237358963-S.jpg

Remove the throttle linkage bolts and the throttle cables.

237359193-S.jpg

Lift off the throttle bodies. Ok, that is not as easy as it sounds, don't lift by the fuel rails. I actually used my favorite hardwood pry thingy to pop the throttle body out of the rubber tube at the rear, then the fronts came out pretty easy.

237359321-S.jpg

Now you must get the two hose clamps off the wax fast idle unit under the throttle bodies. When you look under the throttle bodies it is easy to see that upon assembly of the throttle bodies to the engine this was all done in a different sequence at the factory, confirmed by the fact that you will find hose clamps facing down into the engine.

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Now, I hung the throttle bodies over the bike, ya, that cargo net again and I covered the intake manifold openings with clean rags.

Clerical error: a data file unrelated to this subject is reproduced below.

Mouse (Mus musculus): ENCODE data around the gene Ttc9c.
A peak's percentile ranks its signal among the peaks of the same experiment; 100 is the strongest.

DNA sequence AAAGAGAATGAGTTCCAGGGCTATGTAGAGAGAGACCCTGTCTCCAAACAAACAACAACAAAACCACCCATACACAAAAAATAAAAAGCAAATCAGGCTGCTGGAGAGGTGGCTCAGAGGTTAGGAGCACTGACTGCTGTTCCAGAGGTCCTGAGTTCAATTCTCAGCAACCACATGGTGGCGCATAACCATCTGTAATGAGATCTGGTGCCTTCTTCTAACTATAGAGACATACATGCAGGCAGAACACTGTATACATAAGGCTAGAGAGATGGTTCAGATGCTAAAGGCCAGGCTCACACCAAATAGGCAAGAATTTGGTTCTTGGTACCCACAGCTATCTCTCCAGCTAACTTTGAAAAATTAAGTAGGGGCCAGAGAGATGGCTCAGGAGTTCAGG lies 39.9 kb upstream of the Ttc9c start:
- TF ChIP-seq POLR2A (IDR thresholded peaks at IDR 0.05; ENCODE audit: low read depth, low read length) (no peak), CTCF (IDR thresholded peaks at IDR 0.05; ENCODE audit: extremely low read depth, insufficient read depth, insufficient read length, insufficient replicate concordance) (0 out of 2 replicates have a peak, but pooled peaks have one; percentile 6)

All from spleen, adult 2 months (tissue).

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Take a look, there is the Cam Chain Tensioner, whoppie!

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Use the exact same procedure to remove it as you did with the rear one just a bit ago, ya did do the rear one right?

Reassemble in the reverse order. You can use a touch of oil or WD-40 on the insulators lips to help ease the throttle body reassembly. The throttle body intake tubes hose clamps are speced to how tight they should be by noting how close the sides of the clamp are, see pic

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I removed the top hose clamps, they are speced at 7mm. If you removed the bottom ones they are speced at 10mm.